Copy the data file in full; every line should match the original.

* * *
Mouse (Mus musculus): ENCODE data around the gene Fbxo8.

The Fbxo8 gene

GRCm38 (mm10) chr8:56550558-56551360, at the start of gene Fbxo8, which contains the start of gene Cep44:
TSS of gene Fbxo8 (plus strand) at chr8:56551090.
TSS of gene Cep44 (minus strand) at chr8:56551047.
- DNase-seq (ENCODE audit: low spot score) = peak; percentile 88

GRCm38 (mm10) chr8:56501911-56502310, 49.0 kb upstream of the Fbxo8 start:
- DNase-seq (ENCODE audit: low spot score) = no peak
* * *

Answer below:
Mouse (Mus musculus): ENCODE data around the gene Fbxo8.

The Fbxo8 gene

GRCm38 (mm10) chr8:56550558-56551360, at the start of gene Fbxo8, which contains the start of gene Cep44:
TSS of gene Fbxo8 (plus strand) at chr8:56551090.
TSS of gene Cep44 (minus strand) at chr8:56551047.
- DNase-seq (ENCODE audit: low spot score) = peak; percentile 88

GRCm38 (mm10) chr8:56501911-56502310, 49.0 kb upstream of the Fbxo8 start:
- DNase-seq (ENCODE audit: low spot score) = no peak